A close reading of how the Liberal government interpreted the promises Prime Minister Chrétien made to renew the federation during the 1995 Quebec referendum also suggests that, even under the unprecedented twin pressures from separatism and fiscal retrenchment, the federal government had a vision that would modify but maintain Ottawa's relevance. Two results of these promises in late 1995 were a House of Commons resolution to recognize Quebec as a distinct society and a law requiring substantial provincial consent before Ottawa would concur in most constitutional amendments. But the prime minister had also promised greater decentralization,(81) and in the 1996 Speech from the Throne, the federal government announced it would no longer use its spending power to create new shared cost programs in areas of exclusive provincial jurisdiction without the consent of a majority of the provinces. Those not consenting would be compensated if they operated an equivalent or comparable initiative. This promise was further defined by the Social Union Agreement. Ottawa also promised to withdraw from labour market training, forestry, mining, and recreation. Partnerships with provinces in other areas were recommended. But it was clear that the federal government still envisioned an important, if altered, role for itself. The spending power promise, while important, was only a moderate constraint on federal action.(82) While always pledging to work with provinces, it was emphasized that the federal government had a major role to play with respect to both the economic and the social union. It would work for unhampered mobility between provinces and unfettered access to social benefits across the country. It would seek to enhance labour mobility.(83) It would try to liberalize internal trade. And with interested provinces it would work to create a Canadian securities commission, a single food inspection agency, and a national revenue collection agency. The process emerging from the 1996 Throne Speech is ongoing, and while some of the decentralizing pledges have been kept, the commitments with a centralizing thrust continue to animate much federal behaviour. As the fiscal problem recedes, and if tensions on the national unity front do not reignite, further federal assertion can be anticipated.
The effort of some factions to "unite the right" in federal political parties also reveals as much continuity with an earlier era as change from it. This endeavour, led primarily by members of the Reform Party and of the Progressive Conservative Party, sought to repair the fracturing of the party system and create a second national party that could challenge the Liberals on the Canadian political landscape. The form such an arrangement might take was hotly disputed(84) and the divisions between the "right" parties were extremely deep.(85) Success was doubtful. But the desire for unification suggested an atavism regarding the Canadian political system, particularly for the Mulroney coalition of Quebec and the West. Indeed, the willingness of the right in Canada outside Quebec to court not only nationalists but also separatists in Quebec for partisan political gain indicated that perhaps too much of the past was being retrieved.(86)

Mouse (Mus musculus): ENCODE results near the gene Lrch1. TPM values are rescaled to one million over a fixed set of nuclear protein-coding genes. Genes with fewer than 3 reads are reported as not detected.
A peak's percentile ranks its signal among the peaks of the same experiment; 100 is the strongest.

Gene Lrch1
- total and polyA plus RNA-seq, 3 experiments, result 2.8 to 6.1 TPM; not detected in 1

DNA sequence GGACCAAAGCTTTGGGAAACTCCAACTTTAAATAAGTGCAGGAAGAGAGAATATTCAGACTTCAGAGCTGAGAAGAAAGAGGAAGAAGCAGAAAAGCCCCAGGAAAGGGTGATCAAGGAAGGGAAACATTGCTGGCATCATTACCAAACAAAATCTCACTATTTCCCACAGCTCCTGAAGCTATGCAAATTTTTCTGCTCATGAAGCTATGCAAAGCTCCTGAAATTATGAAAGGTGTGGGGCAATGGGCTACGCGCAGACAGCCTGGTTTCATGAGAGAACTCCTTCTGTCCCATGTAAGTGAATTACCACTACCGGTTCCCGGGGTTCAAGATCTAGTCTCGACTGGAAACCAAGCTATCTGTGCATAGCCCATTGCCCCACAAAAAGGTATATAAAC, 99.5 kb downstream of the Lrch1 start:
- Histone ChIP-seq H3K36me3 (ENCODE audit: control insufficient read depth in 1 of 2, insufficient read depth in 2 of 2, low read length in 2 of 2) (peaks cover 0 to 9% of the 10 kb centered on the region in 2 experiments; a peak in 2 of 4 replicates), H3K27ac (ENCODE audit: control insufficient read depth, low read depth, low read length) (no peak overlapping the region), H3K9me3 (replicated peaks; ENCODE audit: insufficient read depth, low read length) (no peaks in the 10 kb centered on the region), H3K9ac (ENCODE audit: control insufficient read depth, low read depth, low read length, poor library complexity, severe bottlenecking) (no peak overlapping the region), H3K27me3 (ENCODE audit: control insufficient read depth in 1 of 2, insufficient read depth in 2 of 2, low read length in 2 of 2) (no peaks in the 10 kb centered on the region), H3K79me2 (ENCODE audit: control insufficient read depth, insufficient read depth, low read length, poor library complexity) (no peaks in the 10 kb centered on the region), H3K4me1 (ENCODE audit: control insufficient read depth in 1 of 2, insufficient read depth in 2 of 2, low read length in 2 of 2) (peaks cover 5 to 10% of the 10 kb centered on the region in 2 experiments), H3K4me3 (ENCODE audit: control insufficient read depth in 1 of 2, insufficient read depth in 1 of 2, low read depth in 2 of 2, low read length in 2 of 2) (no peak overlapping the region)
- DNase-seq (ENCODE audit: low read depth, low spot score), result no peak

A final danger dogs those who would declare the former paradigm dead and buried. With the crisis of neo-liberalism being played out both at home (with the distress of hospital and educational services brought on by cutting back the state) and abroad (with the crisis of the globalized financial market system in 1997-98), no new point of equilibrium has been reached. The neo-liberal model leaves the state without an obvious role to play as a buffer against the short-run economic vicissitudes which characterize capitalist economies. In abdicating this function, the federal state exists with a lacuna at its centre.
The neo-liberal model has clearly been the winning approach since the Mulroney government took office in 1984, but the silence at its heart renders it incomplete. It is unable to be both true to itself and responsive to the social needs to which governments may feel compelled to respond. Deprived of the tools and the rationales for discretionary intervention, citizens demanding a more activist state must speak from outside the neo-liberal ideological loop. Over time the neo-liberal vision is subject to contestation against which It has only weak arguments. Indeed, considerable authority and legitimacy having located elsewhere, the federal government may try to reassert itself in ways it had earlier abandoned and reclaim some of the authority and legitimacy it had previously alienated. Given the inability of the neo-liberal model to respond to some of these concerns, the pendulum may even be poised to swing back towards a state less reluctant to exercise its power to regulate the market and to provide civil society with the services it desires. Measures to maintain aggregate demand and automatic stabilizers remain in the policy arsenal. Calls for government action to create physical and human infrastructure are continually heard. Suggestions for government action to re-establish order in the world's financial markets imply enhanced roles for states to achieve exchange rate, if not nuclear, stability. As a result, the potential for contestation and further change remains within the federal political space.